• This activity broke participants into four groups. Each group chose the phrase they understood the least and then passed it on to their neighboring group. The groups then had to look up all unfamiliar words/concepts and make dictionary entries for them, and they ultimately had to rephrase the original sentence. This was a very useful way to promote close-reading, and it exposed the many possible interpretations of the text. One group still ultimately was not sure what their assigned sentence fully meant, which reminded everyone that it’s acceptable to continue struggling and indicated that maybe more time/adjustments would be useful for this activity.
  • Drawing the negative:
    • Working independently, everyone had to find the line they thought was the excerpt’s thesis. Rather than just draw the image, they had to depict it by using negative space, coloring in what is normally left blank. One participant noted that she had previously been trying to make the abstract concrete, but this activity allowed her to maintain the abstract as abstract, to digest and abstract it even more. Hearts appeared again and again in different ways, and all agreed that this was a neat way to see universal symbols and communicate across cultures.
  • Sing:
    • Groups of two composed a two-measure tune based on the text. In a circle, each group then sang their melodies: some were just humming, others used lines from the text as lyrics. From classical to country to rock to created-on-the-spot, the activity restored emotion to the text and highlighted all the wonderful musicians in the room.
  • Gallery Exploration:
    • In groups of three, participants identified a conflict in the text. Traveling up to the galleries, they chose two objects in any collection that reflected this conflict. Reconvening in M/Lab, we then projected the images side by side and gave short presentations on the conflicts we identified and the significance of the objects. Participants commented that: “We bridged Eastern and Western thought as a group and in the art,” “We sought ambiguity rather than clarity,” “We reevaluated the logic of the text,” and “We felt free to analyze really difficult art.”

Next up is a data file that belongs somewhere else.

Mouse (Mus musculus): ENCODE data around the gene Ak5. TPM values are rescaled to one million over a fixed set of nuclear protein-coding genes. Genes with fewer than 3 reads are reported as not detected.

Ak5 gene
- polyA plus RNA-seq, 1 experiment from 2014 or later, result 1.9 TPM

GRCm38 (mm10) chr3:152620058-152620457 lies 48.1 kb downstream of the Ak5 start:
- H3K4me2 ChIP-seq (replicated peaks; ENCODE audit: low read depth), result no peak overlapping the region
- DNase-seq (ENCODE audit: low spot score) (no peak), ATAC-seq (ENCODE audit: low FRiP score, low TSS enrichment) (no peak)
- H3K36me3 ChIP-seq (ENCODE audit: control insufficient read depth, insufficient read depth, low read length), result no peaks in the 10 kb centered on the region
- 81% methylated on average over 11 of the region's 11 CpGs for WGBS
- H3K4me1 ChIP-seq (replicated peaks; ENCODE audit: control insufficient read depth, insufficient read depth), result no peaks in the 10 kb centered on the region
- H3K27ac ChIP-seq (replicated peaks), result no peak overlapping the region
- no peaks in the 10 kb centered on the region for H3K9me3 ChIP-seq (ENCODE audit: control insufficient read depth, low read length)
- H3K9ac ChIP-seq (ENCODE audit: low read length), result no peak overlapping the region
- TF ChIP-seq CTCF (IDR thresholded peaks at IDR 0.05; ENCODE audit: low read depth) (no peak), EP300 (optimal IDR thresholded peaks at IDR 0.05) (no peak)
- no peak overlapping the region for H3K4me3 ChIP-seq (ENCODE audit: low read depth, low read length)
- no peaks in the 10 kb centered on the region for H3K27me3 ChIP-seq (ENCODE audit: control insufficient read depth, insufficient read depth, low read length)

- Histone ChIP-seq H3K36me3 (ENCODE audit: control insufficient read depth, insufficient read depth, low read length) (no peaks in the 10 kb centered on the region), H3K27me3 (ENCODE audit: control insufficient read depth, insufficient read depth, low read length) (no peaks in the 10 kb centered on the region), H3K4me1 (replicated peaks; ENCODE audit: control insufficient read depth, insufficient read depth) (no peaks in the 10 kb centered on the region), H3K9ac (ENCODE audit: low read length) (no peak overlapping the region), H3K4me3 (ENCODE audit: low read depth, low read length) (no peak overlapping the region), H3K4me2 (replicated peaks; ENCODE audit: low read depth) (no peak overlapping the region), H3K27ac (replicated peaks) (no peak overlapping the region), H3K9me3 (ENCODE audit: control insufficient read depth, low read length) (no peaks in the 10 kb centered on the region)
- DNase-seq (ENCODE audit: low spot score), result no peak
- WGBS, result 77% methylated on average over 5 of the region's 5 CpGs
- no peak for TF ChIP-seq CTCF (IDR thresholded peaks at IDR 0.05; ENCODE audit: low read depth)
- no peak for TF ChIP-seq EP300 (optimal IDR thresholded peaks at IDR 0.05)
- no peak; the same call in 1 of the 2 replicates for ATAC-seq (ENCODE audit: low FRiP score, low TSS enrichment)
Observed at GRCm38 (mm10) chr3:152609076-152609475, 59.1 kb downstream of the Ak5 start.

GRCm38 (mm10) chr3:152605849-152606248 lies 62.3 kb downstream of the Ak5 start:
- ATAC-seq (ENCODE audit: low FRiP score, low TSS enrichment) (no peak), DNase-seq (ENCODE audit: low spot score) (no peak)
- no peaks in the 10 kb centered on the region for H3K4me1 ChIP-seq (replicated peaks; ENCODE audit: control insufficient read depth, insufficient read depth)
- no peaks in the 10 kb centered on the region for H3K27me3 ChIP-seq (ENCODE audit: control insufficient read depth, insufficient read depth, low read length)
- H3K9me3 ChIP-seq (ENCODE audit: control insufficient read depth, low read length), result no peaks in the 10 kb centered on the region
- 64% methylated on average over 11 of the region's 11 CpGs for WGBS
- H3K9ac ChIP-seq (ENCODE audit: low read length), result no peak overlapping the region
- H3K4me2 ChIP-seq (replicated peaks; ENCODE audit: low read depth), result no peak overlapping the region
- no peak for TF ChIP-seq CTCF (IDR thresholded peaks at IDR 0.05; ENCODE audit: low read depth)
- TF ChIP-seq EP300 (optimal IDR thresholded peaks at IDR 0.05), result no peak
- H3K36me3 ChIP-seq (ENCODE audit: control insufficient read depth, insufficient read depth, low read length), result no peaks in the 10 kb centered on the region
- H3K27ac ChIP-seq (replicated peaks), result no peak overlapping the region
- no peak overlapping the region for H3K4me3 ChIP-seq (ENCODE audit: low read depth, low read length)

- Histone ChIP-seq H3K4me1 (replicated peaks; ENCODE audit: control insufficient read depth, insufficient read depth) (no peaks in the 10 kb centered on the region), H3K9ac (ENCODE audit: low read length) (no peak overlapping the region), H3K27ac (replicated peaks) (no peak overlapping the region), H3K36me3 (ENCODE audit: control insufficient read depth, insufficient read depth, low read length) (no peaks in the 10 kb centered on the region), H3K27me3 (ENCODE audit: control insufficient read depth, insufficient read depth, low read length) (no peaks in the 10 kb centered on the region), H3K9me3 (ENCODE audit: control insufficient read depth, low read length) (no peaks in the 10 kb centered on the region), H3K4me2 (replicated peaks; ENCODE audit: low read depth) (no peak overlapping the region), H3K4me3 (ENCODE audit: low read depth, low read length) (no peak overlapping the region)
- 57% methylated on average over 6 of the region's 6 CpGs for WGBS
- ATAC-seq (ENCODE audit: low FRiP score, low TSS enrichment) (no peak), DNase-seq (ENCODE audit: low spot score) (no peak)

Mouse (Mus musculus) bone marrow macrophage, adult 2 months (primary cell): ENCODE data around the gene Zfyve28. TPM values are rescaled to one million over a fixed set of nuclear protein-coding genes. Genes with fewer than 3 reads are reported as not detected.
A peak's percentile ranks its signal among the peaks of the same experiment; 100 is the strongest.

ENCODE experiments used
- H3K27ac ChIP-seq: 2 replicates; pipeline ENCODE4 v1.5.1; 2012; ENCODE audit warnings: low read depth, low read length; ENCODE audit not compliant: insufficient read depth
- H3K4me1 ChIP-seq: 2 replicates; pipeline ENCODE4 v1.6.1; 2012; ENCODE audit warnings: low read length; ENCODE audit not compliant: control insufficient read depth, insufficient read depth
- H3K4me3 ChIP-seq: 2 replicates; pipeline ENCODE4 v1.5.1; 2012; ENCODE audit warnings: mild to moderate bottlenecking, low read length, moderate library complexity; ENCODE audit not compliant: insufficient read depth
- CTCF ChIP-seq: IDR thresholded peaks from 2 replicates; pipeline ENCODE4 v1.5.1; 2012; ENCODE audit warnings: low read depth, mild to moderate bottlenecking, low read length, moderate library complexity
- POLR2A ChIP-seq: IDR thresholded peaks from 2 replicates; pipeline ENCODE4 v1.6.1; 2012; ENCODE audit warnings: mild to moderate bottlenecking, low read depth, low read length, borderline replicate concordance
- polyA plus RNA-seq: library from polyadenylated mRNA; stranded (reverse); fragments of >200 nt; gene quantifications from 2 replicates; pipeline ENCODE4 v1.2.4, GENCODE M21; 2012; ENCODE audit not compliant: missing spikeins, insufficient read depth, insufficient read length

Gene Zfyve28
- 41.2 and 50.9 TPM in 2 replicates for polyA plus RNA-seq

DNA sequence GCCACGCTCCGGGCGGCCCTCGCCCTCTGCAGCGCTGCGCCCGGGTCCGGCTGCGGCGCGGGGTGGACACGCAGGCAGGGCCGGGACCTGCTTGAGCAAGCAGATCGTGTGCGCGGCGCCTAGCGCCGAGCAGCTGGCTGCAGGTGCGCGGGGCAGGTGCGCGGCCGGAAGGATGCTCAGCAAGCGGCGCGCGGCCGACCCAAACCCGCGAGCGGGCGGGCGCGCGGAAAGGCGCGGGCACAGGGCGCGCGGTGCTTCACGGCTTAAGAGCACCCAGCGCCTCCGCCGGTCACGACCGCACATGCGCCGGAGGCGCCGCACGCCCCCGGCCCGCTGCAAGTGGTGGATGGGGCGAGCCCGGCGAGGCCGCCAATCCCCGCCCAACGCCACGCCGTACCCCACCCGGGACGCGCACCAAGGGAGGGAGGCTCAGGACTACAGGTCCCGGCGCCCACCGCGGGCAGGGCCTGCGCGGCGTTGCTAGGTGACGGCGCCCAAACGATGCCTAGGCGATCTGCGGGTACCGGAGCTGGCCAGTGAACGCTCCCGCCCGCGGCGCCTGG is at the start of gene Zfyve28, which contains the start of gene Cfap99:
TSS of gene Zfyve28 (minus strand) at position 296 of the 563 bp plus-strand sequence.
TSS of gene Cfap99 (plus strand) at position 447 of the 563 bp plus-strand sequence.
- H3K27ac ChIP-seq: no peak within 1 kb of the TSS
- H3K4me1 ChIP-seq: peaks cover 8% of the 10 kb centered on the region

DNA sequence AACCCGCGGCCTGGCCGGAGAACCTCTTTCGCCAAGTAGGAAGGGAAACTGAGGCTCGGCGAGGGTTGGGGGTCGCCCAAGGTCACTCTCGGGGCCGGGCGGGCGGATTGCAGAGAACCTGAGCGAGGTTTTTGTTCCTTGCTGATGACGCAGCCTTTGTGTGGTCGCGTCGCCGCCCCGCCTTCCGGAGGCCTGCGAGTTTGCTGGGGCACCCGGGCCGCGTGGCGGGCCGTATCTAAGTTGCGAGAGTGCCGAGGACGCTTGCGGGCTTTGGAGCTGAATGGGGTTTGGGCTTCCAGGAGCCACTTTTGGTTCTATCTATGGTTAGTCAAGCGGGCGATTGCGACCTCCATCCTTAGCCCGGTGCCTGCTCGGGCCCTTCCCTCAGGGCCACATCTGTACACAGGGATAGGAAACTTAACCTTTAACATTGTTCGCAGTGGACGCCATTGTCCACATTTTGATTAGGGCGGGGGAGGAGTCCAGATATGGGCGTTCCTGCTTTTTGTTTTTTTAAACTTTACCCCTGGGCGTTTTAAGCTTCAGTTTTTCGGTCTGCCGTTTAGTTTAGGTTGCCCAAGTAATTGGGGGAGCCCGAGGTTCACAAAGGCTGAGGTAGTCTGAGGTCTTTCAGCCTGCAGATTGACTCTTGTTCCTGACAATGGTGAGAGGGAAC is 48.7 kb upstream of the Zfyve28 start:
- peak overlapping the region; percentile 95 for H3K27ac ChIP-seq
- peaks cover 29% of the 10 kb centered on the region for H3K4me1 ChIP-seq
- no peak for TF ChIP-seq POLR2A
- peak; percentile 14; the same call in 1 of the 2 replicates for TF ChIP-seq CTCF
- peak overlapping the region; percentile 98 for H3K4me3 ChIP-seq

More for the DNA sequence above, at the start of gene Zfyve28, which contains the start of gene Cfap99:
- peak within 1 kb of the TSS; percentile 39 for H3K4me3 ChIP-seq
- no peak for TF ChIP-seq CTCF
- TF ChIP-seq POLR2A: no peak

Learn more here:

In early February, Harvard undergraduate tour guides of the Harvard Art Museums enjoyed a two-hour mini session of Pre-Texts at M/Lab. Reading an excerpt from Simone de Beauvoir’s The Ethics of Ambiguity, the group caught onto the methodology immediately and particularly enjoyed the democratic aspect of “What did we do?”. They enjoyed the opportunity to do a gallery tour of the European religious art gallery. As guides who introduce museum visitors to Harvard’s art collections, they appreciated dedicating time to one specific gallery space. One student emphasized that this was a useful way to articulate both support and criticism of the text, as some students intentionally chose pieces that ran counter to de Beauvoir’s arguments. As the session wrapped up, one commented this was one of the most engaging and interesting academic activities he has done at Harvard.

Featured Story

Harvard Square Homeless Shelter: Winter Donations Needed! Especially blankets, gloves, hats, scarves, deodorant, and fresh fruit and vegetables.

Learn more:

Check out “Deposito,” which promotes good rubbish disposal practices in Las Palmas de Gran Canaria in the Canary Islands.

Read illuminating perspectives on AI and the law from the executive director of the Berkman Klein Center for Internet & Society at Harvard.“Law and regulation may constrain behavior yet also act as enablers and levelers — and are powerful tools as we aim for the development of AI for social good.”


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Caminos de Paz Cases for Culture Cultural Agents Opportunities Partners Pre-Texts Rennaisance Now
March 2, 2018
by Rodriguez